The Freedom of the Bay

November 30th, 2015

Photo of a peregrine falcon
At our last meeting we ventured back in time to the last Ice Age, when the Bay was scoured out from the underlying rock by glaciers making their way down from the Scottish Highlands and the peaks of the Lake District. Since then the Bay has been filled with fine silts to a depth of 80m in places, leaving a shallow, productive, estuarine environment. The plants at the bottom of the food-chain in the Bay are microscopic unicellular algae called ‘phytoplankton’, and their lives are governed by the tides and river currents, and they are so small that you may have overlooked them, even though massive numbers of them live in the Bay…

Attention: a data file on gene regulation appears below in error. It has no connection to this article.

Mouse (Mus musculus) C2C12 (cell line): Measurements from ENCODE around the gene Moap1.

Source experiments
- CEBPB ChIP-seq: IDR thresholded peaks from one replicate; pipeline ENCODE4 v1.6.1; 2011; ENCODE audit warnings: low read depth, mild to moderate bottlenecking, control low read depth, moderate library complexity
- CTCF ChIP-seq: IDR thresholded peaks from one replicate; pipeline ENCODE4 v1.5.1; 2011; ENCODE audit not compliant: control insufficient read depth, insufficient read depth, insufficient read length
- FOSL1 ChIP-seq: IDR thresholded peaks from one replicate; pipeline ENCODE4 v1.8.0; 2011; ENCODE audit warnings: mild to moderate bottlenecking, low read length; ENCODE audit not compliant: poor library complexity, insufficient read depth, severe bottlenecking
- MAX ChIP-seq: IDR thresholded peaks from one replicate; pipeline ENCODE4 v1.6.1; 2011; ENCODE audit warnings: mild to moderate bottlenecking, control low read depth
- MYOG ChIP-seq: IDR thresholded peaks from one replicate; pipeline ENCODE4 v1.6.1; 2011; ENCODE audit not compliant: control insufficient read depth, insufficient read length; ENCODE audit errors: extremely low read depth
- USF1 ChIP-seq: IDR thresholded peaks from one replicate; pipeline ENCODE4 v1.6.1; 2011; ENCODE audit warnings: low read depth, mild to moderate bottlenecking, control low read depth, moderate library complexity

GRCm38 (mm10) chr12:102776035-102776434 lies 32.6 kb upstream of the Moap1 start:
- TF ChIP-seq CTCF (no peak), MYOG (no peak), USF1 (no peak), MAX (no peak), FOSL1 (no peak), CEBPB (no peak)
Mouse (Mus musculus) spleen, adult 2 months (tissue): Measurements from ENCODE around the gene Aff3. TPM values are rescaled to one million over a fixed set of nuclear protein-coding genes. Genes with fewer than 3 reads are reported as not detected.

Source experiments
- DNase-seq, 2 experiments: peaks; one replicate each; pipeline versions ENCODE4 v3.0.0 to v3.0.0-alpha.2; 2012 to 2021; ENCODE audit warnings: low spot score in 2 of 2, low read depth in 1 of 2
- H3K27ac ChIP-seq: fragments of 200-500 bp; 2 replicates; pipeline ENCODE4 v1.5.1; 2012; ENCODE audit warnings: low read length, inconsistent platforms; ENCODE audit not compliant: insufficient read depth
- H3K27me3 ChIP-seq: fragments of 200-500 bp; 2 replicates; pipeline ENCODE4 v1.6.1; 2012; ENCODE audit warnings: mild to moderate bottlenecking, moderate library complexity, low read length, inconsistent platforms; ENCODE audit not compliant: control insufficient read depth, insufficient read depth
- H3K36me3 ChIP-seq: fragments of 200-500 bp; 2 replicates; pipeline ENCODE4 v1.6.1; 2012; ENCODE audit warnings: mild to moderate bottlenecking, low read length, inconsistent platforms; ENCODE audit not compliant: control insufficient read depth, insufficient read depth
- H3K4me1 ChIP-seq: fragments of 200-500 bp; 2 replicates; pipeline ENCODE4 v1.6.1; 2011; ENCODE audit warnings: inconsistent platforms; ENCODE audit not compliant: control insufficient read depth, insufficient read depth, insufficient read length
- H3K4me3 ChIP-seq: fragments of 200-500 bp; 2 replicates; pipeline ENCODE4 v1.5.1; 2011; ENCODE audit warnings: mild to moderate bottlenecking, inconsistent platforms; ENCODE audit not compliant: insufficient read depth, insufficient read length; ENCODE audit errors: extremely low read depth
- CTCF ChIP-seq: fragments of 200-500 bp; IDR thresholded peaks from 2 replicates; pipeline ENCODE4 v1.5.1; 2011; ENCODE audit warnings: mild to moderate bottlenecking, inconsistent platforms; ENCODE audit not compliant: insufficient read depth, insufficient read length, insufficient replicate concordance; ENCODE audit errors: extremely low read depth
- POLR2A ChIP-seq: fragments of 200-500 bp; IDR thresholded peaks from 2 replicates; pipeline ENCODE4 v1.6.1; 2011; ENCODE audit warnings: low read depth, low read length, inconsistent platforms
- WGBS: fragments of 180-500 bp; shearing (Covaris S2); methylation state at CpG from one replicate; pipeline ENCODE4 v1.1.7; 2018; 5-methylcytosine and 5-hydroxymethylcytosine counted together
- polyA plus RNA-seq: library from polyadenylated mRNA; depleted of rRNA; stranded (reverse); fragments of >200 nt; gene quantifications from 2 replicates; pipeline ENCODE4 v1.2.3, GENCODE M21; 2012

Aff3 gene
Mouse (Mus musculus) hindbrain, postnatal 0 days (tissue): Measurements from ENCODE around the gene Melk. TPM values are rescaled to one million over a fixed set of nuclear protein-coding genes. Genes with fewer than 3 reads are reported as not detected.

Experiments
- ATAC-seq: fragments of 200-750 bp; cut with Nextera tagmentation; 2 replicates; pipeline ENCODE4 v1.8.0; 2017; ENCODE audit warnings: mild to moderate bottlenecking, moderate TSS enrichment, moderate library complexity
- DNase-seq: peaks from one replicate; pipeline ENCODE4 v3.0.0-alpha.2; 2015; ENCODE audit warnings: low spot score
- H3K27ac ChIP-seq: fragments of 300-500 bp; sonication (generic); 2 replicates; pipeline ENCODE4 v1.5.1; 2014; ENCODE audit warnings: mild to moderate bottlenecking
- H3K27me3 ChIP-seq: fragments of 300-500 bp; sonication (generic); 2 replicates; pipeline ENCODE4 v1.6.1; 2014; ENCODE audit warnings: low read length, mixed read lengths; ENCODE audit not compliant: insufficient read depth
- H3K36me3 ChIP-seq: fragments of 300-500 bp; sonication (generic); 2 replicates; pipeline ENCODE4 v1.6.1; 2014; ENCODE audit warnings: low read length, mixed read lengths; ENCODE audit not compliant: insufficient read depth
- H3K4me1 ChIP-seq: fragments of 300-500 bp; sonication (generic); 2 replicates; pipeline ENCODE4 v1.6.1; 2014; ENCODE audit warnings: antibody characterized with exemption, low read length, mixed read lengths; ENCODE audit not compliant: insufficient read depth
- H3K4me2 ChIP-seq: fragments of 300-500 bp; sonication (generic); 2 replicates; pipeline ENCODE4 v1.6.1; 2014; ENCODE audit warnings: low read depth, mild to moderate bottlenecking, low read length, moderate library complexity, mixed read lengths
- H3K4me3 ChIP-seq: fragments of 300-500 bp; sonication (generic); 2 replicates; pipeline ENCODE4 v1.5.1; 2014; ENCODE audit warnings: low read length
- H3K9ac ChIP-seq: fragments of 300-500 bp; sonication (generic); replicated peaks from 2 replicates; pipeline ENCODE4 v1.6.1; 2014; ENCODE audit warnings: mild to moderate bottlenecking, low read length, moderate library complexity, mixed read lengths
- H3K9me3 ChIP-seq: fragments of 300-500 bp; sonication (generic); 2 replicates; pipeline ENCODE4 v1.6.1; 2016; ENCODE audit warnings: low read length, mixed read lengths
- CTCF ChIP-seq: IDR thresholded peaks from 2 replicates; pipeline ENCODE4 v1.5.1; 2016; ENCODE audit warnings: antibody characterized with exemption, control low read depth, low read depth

On the 9th December we will turn our attention to two, more visible, groups of wildlife that use the Bay – the fish and the birds. These animals use the winds and the tides, and are able to hunt and explore as they see fit. Among the bird life of the Bay you may spot Percy the peregrine falcon. If you’re lucky you’ll see him doing a ‘fly-past’ over the bay during the autumn and winter and causing a commotion!

‘The Freedom of the Bay’ 19:30hrs Wednesday 9th December at the Gregson Community Centre, Moore Lane, Lancaster LA1 3PY
All welcome – admission £2, proceeds to Lancashire Marine Conservation Society.

The Freedom of the Bay (PDF 55kB).

See our diary for updates or more events.

Peregrine Falcon photo credit: Mike Baird via Wikipedia.

Posted in MCS talks